Determination of direction-independent optical path-length distribution of cells using rotational-diversity transmitted-light differential interference contrast (DIC) images
Two different phase-estimation methods that have been developed for the computation of the optical path-length (OPL) distribution of a specimen from DIC images are compared in this paper. The first method is based on the Wiener filter approach and uses only a single DIC image for the determination of the OPL distribution. The second phase-estimation method is based on the conjugate-gradient optimization method and estimates the OPL distribution using rotational diversity DIC images; i.e. multiple DIC images obtained by rotating the specimen. For this study, 24 different DIC images of a single bovine spermatozoa head were acquired by rotating the cell by approximately 15 degrees between images. The images were registered and aligned using fiducial marks, and then processed with both methods. Results obtained with the filtering method were found to be dependent on the orientation of the cell with respect to the shear direction. Comparison of the integrated optical path length (IOPL) computed with the filtering method and the rotational-diversity method using two, four and eight DIC images at different rotation angles showed that the IOPL estimated with the rotational-diversity method is less dependent on the rotation angle, even when only two images separated by 90-degree cell rotation are used for the phase estimation. Our results show that the use of rotational-diversity images in the determination of the OPL distribution is very beneficial because it overcomes the directional dependence of DIC imaging.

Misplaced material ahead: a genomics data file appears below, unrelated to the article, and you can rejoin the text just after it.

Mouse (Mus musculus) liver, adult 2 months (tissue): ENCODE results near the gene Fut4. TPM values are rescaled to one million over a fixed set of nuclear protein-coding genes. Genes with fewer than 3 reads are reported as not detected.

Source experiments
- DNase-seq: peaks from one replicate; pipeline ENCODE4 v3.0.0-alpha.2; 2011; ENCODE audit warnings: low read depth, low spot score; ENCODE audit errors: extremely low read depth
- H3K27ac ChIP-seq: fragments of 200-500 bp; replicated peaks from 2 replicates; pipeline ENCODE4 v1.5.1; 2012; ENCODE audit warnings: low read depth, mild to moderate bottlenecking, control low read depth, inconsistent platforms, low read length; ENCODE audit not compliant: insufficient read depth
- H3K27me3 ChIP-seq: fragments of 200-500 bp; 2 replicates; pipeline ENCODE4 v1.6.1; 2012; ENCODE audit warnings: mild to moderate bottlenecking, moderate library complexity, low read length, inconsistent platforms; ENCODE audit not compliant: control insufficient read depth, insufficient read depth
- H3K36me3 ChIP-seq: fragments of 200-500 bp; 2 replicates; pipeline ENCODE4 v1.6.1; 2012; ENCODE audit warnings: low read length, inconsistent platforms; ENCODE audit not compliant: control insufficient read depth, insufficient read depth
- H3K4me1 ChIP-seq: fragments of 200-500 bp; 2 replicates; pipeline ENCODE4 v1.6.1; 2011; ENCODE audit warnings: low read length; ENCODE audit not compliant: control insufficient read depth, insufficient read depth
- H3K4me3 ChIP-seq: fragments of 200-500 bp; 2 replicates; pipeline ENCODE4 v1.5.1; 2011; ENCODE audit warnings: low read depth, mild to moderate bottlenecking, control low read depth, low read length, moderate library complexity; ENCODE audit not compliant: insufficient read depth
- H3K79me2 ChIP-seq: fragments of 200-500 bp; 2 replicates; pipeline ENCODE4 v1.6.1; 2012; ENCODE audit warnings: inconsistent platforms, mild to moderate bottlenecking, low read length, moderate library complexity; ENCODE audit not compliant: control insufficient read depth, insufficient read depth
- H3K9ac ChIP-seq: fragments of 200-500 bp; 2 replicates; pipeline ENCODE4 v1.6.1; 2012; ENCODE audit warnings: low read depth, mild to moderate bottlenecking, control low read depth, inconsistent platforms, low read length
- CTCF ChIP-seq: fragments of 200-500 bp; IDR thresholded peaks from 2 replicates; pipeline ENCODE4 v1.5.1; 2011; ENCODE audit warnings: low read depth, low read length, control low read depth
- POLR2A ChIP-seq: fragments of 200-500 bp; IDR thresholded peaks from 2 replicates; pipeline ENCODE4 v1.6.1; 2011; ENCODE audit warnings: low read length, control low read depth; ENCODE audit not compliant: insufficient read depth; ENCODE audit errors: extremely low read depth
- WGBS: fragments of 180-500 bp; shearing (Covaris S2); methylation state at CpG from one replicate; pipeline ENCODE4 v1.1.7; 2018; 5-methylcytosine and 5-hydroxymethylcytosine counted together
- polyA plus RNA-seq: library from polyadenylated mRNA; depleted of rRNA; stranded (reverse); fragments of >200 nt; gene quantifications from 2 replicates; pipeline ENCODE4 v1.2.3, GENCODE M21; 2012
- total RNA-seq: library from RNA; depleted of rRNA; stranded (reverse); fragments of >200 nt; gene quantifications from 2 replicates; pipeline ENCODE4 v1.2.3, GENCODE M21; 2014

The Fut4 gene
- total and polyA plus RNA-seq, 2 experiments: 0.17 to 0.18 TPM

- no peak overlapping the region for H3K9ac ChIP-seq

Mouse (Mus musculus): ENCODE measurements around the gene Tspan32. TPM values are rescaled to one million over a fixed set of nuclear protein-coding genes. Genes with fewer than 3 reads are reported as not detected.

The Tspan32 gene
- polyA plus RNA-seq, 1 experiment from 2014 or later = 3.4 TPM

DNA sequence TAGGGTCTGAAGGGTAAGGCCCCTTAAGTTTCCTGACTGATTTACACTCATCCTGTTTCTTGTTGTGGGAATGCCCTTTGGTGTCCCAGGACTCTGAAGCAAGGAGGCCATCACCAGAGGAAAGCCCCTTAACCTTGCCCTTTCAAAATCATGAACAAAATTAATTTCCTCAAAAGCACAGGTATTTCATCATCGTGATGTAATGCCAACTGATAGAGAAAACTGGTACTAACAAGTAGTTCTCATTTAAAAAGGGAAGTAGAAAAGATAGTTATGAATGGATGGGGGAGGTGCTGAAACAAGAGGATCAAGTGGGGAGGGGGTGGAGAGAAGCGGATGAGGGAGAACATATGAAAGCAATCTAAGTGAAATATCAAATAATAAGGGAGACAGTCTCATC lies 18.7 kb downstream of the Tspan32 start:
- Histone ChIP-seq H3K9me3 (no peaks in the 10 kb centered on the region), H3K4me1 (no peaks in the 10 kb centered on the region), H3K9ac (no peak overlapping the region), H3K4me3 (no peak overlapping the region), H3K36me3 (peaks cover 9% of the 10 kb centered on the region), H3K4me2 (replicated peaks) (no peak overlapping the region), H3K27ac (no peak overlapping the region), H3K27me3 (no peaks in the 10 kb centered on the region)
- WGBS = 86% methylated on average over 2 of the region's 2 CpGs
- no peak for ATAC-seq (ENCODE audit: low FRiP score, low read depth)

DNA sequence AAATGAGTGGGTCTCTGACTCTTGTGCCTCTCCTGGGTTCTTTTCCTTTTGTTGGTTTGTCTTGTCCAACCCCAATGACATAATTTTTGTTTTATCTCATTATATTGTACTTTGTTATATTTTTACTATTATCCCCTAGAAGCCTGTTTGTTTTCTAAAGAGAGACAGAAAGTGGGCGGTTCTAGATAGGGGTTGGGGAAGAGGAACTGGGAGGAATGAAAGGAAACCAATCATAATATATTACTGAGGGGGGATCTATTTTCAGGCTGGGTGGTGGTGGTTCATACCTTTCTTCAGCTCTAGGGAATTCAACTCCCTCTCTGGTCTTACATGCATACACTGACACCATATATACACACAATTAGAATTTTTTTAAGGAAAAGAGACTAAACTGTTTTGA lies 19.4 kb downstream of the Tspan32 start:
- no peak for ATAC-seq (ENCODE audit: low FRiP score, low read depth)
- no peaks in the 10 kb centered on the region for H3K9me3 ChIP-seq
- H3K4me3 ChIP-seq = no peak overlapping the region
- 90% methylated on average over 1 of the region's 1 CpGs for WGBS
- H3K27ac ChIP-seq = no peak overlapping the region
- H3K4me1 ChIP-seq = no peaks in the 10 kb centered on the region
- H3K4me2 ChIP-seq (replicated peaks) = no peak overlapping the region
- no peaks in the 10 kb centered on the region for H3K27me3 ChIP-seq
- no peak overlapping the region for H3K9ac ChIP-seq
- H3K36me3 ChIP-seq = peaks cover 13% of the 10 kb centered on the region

Proceedings of SPIE - The International Society for Optical Engineering
Preza, C., Van Munster, E., Aten, J., Snyder, D., & Rosenberger, F. (1998). Determination of direction-independent optical path-length distribution of cells using rotational-diversity transmitted-light differential interference contrast (DIC) images. Proceedings of SPIE - The International Society for Optical Engineering, 60-70. https://doi.org/10.1117/12.310537